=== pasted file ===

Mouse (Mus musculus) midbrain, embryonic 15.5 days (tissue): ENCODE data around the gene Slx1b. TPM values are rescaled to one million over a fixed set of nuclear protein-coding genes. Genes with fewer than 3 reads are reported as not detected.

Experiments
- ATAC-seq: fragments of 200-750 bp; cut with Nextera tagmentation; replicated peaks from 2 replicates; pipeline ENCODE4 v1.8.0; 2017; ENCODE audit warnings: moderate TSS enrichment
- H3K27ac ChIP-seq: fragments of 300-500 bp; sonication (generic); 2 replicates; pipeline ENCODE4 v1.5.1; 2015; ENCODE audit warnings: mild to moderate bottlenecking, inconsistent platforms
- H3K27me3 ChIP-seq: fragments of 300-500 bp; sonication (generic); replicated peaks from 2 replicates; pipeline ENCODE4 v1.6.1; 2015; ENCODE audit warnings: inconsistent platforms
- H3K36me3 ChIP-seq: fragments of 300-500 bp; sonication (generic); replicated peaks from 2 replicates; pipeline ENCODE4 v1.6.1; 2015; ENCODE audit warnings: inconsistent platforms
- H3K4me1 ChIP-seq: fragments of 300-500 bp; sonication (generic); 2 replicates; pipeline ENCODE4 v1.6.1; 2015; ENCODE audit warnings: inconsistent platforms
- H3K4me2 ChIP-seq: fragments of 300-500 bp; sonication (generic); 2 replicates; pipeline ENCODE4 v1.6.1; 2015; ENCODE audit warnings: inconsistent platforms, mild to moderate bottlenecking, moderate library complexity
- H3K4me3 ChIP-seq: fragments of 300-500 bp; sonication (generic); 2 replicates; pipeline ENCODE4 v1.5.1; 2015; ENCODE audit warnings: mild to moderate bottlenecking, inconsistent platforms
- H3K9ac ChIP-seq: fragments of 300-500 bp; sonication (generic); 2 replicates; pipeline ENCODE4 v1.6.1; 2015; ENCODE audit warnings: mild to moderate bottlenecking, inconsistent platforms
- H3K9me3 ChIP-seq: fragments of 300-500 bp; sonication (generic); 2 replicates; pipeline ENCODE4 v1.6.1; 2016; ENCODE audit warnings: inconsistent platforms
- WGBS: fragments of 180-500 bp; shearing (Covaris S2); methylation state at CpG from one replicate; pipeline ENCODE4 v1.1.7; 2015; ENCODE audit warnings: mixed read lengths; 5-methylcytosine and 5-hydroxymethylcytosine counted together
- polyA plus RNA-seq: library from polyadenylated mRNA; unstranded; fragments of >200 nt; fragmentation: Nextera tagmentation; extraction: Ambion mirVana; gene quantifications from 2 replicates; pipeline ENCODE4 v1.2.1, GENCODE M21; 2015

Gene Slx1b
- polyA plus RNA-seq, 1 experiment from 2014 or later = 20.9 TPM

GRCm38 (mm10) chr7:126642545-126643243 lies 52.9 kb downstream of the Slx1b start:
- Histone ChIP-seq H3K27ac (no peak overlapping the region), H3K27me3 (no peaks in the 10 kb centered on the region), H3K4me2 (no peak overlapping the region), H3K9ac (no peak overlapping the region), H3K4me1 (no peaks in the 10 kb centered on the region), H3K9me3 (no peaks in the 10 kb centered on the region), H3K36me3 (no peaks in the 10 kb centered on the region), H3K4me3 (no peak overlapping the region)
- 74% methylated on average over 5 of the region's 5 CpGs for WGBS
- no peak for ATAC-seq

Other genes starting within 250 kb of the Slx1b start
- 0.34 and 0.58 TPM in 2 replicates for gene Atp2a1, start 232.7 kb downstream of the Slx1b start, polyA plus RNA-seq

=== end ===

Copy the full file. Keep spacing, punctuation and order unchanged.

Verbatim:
Mouse (Mus musculus) midbrain, embryonic 15.5 days (tissue): ENCODE data around the gene Slx1b. TPM values are rescaled to one million over a fixed set of nuclear protein-coding genes. Genes with fewer than 3 reads are reported as not detected.

Experiments
- ATAC-seq: fragments of 200-750 bp; cut with Nextera tagmentation; replicated peaks from 2 replicates; pipeline ENCODE4 v1.8.0; 2017; ENCODE audit warnings: moderate TSS enrichment
- H3K27ac ChIP-seq: fragments of 300-500 bp; sonication (generic); 2 replicates; pipeline ENCODE4 v1.5.1; 2015; ENCODE audit warnings: mild to moderate bottlenecking, inconsistent platforms
- H3K27me3 ChIP-seq: fragments of 300-500 bp; sonication (generic); replicated peaks from 2 replicates; pipeline ENCODE4 v1.6.1; 2015; ENCODE audit warnings: inconsistent platforms
- H3K36me3 ChIP-seq: fragments of 300-500 bp; sonication (generic); replicated peaks from 2 replicates; pipeline ENCODE4 v1.6.1; 2015; ENCODE audit warnings: inconsistent platforms
- H3K4me1 ChIP-seq: fragments of 300-500 bp; sonication (generic); 2 replicates; pipeline ENCODE4 v1.6.1; 2015; ENCODE audit warnings: inconsistent platforms
- H3K4me2 ChIP-seq: fragments of 300-500 bp; sonication (generic); 2 replicates; pipeline ENCODE4 v1.6.1; 2015; ENCODE audit warnings: inconsistent platforms, mild to moderate bottlenecking, moderate library complexity
- H3K4me3 ChIP-seq: fragments of 300-500 bp; sonication (generic); 2 replicates; pipeline ENCODE4 v1.5.1; 2015; ENCODE audit warnings: mild to moderate bottlenecking, inconsistent platforms
- H3K9ac ChIP-seq: fragments of 300-500 bp; sonication (generic); 2 replicates; pipeline ENCODE4 v1.6.1; 2015; ENCODE audit warnings: mild to moderate bottlenecking, inconsistent platforms
- H3K9me3 ChIP-seq: fragments of 300-500 bp; sonication (generic); 2 replicates; pipeline ENCODE4 v1.6.1; 2016; ENCODE audit warnings: inconsistent platforms
- WGBS: fragments of 180-500 bp; shearing (Covaris S2); methylation state at CpG from one replicate; pipeline ENCODE4 v1.1.7; 2015; ENCODE audit warnings: mixed read lengths; 5-methylcytosine and 5-hydroxymethylcytosine counted together
- polyA plus RNA-seq: library from polyadenylated mRNA; unstranded; fragments of >200 nt; fragmentation: Nextera tagmentation; extraction: Ambion mirVana; gene quantifications from 2 replicates; pipeline ENCODE4 v1.2.1, GENCODE M21; 2015

Gene Slx1b
- polyA plus RNA-seq, 1 experiment from 2014 or later = 20.9 TPM

GRCm38 (mm10) chr7:126642545-126643243 lies 52.9 kb downstream of the Slx1b start:
- Histone ChIP-seq H3K27ac (no peak overlapping the region), H3K27me3 (no peaks in the 10 kb centered on the region), H3K4me2 (no peak overlapping the region), H3K9ac (no peak overlapping the region), H3K4me1 (no peaks in the 10 kb centered on the region), H3K9me3 (no peaks in the 10 kb centered on the region), H3K36me3 (no peaks in the 10 kb centered on the region), H3K4me3 (no peak overlapping the region)
- 74% methylated on average over 5 of the region's 5 CpGs for WGBS
- no peak for ATAC-seq

Other genes starting within 250 kb of the Slx1b start
- 0.34 and 0.58 TPM in 2 replicates for gene Atp2a1, start 232.7 kb downstream of the Slx1b start, polyA plus RNA-seq